International Anti-Corruption Day - "Your Right, Your Role Say no to corruption!"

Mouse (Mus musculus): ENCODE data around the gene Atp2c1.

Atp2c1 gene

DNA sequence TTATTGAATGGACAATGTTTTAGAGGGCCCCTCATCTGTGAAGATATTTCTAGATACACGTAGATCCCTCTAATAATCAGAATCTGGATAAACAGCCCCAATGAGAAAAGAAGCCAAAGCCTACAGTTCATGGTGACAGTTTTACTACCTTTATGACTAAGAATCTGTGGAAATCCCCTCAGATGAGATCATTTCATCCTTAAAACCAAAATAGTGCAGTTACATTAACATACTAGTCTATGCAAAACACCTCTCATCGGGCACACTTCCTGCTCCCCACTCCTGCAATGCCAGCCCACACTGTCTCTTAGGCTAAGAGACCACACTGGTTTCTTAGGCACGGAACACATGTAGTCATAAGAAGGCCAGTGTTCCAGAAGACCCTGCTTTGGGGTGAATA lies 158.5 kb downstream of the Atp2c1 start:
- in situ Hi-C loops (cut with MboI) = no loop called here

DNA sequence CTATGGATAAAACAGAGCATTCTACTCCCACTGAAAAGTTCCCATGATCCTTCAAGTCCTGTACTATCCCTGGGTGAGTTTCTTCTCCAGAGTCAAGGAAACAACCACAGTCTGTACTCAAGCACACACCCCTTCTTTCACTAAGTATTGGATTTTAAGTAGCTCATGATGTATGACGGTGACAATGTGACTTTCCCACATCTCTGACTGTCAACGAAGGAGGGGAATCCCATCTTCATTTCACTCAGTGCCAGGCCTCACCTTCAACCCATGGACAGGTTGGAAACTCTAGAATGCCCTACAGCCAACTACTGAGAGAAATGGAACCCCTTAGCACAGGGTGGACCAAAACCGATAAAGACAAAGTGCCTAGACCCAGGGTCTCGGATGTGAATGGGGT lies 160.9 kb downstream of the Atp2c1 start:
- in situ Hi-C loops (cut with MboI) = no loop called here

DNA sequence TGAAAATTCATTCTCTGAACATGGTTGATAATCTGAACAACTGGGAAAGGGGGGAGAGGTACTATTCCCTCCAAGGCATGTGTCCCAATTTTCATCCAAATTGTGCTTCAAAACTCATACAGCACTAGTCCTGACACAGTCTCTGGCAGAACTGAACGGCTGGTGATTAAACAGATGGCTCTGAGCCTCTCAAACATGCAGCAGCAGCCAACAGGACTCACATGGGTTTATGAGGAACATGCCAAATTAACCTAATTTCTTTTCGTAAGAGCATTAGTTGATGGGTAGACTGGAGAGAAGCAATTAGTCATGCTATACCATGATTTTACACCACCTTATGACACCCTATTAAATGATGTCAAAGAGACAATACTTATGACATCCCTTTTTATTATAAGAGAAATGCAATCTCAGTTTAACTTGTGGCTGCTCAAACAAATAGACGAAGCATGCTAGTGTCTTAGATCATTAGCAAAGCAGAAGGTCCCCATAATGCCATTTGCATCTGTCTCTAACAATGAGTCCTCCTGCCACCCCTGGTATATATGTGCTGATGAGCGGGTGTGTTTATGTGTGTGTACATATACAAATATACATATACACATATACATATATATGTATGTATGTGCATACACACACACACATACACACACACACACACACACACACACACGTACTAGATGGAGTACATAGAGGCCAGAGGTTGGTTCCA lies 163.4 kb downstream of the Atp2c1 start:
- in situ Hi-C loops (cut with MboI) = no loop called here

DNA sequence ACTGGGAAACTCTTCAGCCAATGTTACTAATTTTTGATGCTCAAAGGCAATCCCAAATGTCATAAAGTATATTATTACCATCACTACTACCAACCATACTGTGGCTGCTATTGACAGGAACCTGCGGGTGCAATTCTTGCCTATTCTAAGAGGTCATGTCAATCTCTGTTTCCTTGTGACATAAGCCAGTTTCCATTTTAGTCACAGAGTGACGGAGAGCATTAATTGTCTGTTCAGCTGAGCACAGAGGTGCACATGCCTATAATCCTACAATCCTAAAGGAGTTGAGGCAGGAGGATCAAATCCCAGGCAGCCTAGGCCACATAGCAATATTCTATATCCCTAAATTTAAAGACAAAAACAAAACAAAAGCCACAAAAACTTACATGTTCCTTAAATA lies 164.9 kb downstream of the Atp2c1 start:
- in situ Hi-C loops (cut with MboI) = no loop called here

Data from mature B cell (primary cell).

THE GLEANER, THURSDAY, DECEMBER 9, 2021 | www.jamaica-gleaner.com | ADVERTISEMENT C3 Executive Director, Integrity Commission Greg Christie Jamaica’s Integrity Commission joins the United Nations, other national anti-corruption agencies and leaders and institutions all around the world in commemorating International Anti- Corruption Day on December 9, 2021. This year, the annual global campaign is being advanced under the theme: “Your right, your role: Say no to corruption.” The theme highlights the fact that citizens not only have a right, but a responsibility, to speak up against corruption. You should not feel inhibited to do so. Neither must you allow others to intimidate you into silence. When we do not speak out about corruption we not only help to normalize it but, worse, we give it the oxygen that it needs to breathe. We, therefore, become constructive aiders and abettors of a problem that will ultimately operate to our own detriment. Corruption benefits only the corrupt! Consequently, the architects and administrators of corruption, and their supporters, would like nothing more than for you to keep quiet. In fact, they will go to extremes to accomplish their objective, oftentimes in very subtle ways, and other times in ways that could bring you harm. As it has been said, when you fight corruption, it will fight back! But, as patriots, we must not be deterred by this. There is too much at stake! Very importantly, however, the fight against corruption is not just a fight for citizens, or for anti-corruption agencies and law-enforcement. It’s a fight for a nation’s leaders. Why? Because, like all worthy efforts, if they are to succeed they must be purposefully led. The battle against corruption must, therefore, commence with a country’s Prime Minister or Executive President, and his/her Cabinet. They must design the policies and set the tone that will drive and encourage high standards of integrity, ethical conduct, values and accountability, not only in government, but in the wider public sector, as well as throughout the country as a whole. And they must do so in both word and in deed! As Lee Kuan Yew, the founding father and first Prime Minister of Singapore said, “the moment key leaders are less than incorruptible, less than stern in demanding high standards, from that moment on the structure of administrative integrity will weaken, and will eventually crumble.” Leadership in a nation’s anti-corruption fight also falls, as a matter of course, to a nation’s lawmakers. It is axiomatic, though not readily obvious to all, that if a country’s anti- corruption laws are deficient, or are inconsistent with international anti- corruption and anti-bribery best practices, you can have as many anti- corruption institutions as you would wish, but they will be of no moment. Business leaders, too, must recognize that the ‘bottom line’ of profit is not the only line in a commercial enterprise. There is something that is called the ‘good corporate citizen’ and, as the captains of industry, manufacturing, trade and commerce, they must also visibly and credibly lend themselves to the anti-corruption cry. A big part of corruption is attributable to the role that businessmen play in political campaign financing. Oftentimes, this is done with the implicit or overt understanding that there will, in time, be a quid pro quo for their contributions. That said, it is virtually impossible for the grand bribery of political, government or public officials to take place without the complicity of members of the private sector. This is a stark reality. And, it is for this singular reason that many countries around the world have been passing laws to punish the business enterprise, whether large or small, for its ‘failure to prevent bribery.’ In the final analysis, we must all play a role in rejecting corruption. We must call out its purveyors, as well as its sponsors. And we must do so loudly. We must let them know that they are enemies of society, inhibitors of national prosperity, obstructionists to social and economic progress, and architects of poverty. It was Mr. Javier Corral, the then Governor of Mexico’s Chihuahua State, who said this on March 28, 2017: “He who steals from the government does not just steal a few cents or some millions. He steals opportunities, he steals hope, and he steals the rights of people who aspire to a better life.” Say NO to corruption! President, Private Sector Organisation of Jamaica Keith Duncan The Private Sector Organisation is pleased to join in celebrating this year’s International Anti-Corruption Day (IACD). This year’s theme: Your right, your role: Say no to corruption, serves as a clarion call for all Jamaicans, especially in the context of recent challenges that have brought into sharp focus the need for integrity and transparency for national and global progress. The work of the Integrity Commission, has now, more than ever, proven to be integral in restoring the eroding confidence of our people in the nation’s political directorate. We have been disheartened by the repeated cases of mismanagement of scarce public resources; instances of corruption that have undermined the country’s capacity to grow and a lack of integrity by those from whom we require exemplary behaviour. Nonetheless, we refuse to be dissuaded and as an Organisation continue to partner with public and civil society stakeholders to achieve the requisite change. We have made public calls on the Government of Jamaica to earnestly begin training and screening individuals appointed to serve on public boards. This we believe must be accompanied by legislation such as the Public Bodies Management and Accountability (Nomination, Selection and Appointment to Boards) Regulations, as these regulations are a foundational element in the public sector corporate governance structure. We also remain committed to the agreements outlined in the National Consensus on Crime, a bipartisan, multi stakeholder agreement, which among other things addresses the link between organised crime and politics. All well thinking Jamaicans are pleading for a new tide in leadership – one focused solely on public service and achieving equitable and sustained development. To achieve this, we must all take ownership of our responsibility to shun personal involvement in any practices of corruption while holding our leaders to account. The saying remains more poignant today: “The only thing necessary for the triumph of evil is for good men [and women] to do nothing,” – so let’s “Say no to corruption.” Executive Director, National Integrity Action Prof. Trevor Munroe, CD, DPhil (Oxon) NIA joins with the Integrity Commission and all well thinking Jamaicans in saluting IAC2021, under the theme ‘Your right, your role: say no to corruption.’ This theme is particularly timely and relevant to us Jamaicans. It is the right of each of us to enjoy citizen security, of our children to have access to proper education and of our people to have the benefit of satisfactory health services, adequate roads and water supplies. Yet Jamaica is falling short in providing these essential services. One main reason: Organized crime, corruption and the corrupt are stealing up to 100 billion dollars annually which, particularly in the context of the COVID-19 and crime pandemics, could otherwise be allocated to making the majority of our people enjoy a less stressful and more satisfactory life. For much the same reason, our police officers, teachers, health workers and other public servants are experiencing additional pressure, receiving inadequate compensation and unsatisfactory conditions of service. It is therefore the role and responsibility of each of us to do all in our power to build integrity, to prevent, detect and punish corruption. NIA, on this IAC 2021, therefore renews it’s resolve to intensify its activity towards increasing public awareness of the harmful consequences of corruption, strengthening Jamaica’s anti-corruption framework and supporting more effective law enforcement to punish the corrupt. Towards this end, we reaffirm the critical role of our Integrity Commission and look forward to strengthening collaboration with the Commission and with other anti-corruption bodies as well as civil society and private sector organizations. The President, Jamaica Chamber of Commerce Mr. Ian Neita The Jamaica Chamber of Commerce (JCC) acknowledges this year’s commemoration of International Anti- Corruption Day under the theme “Your right, your role: Say no to corruption”. We are acutely aware of the significance this celebration, in recognizing that corruption is an impediment to economic growth and development. Jamaica’s placement as one of the most corrupt nations in the world has significantly stymied our efforts to become a first world country. Jamaica is spotlighted as much for its innovation, sportsmanship, and culture, as it is for its involvement in corruption. We endeavour to revamp this image and are committed to be engaged in this fight against corruption. We appreciate that Jamaica’s leaders have set up the requisite infrastructure for the oversight of corruption; our concern lies in the effectiveness of this structure. The JCC has embarked on a journey to counter Illicit Trade and increase Integrity in Business. We will continue with this mandate as it acknowledges that a less corrupt Jamaica will catapult us to a place of global influence. We encourage our fellow citizens, businesses and government counterparts to continue in this fight against corruption, become educated and develop the best strategies to cure this malady. We look forward to further commitment and to join with the Integrity Commission and the United Nations in their fight against corruption. Executive Director, Jamaica Accountability Meter Portal Jeanette Calder Corruption is theft - the stealing of the assets and resources we have, as well as the ones we should have but are denied. Relative to other jurisdictions, Jamaica is legislatively and institutionally well-positioned to take on that monster. However, laws and technical solutions are insufficient in themselves and will amount to little if not addressed at a cultural and personal level, as this behaviour for many, is a part of social and business norms as well as our political culture. As we strategise our recovery from the macro-economic impact of the pandemic, the need to see major inroads in combatting corruption as top priority. Every tax dollar must count and every opportunity to maximise the value of that dollar must drive the decisions in every ministry, department and agency. However, there will be no meaningful progress without the involvement and buy-in of Jamaicans in every nook and cranny. Anti-corruption partnerships between Government, corporate sector, civil society organisations and international development partners are solidifying to the benefit of all Jamaicans but there is a distance we will not cover without the confidence and support of the majority. That is the partnership we must now forge and the Jamaica Accountability Meter Portal is confident that enough pieces are in place to achieve this most worthy goal of normalising integrity in service to country and each other. “Integrity is doing the right thing even when no one is watching!” C.S. Lewis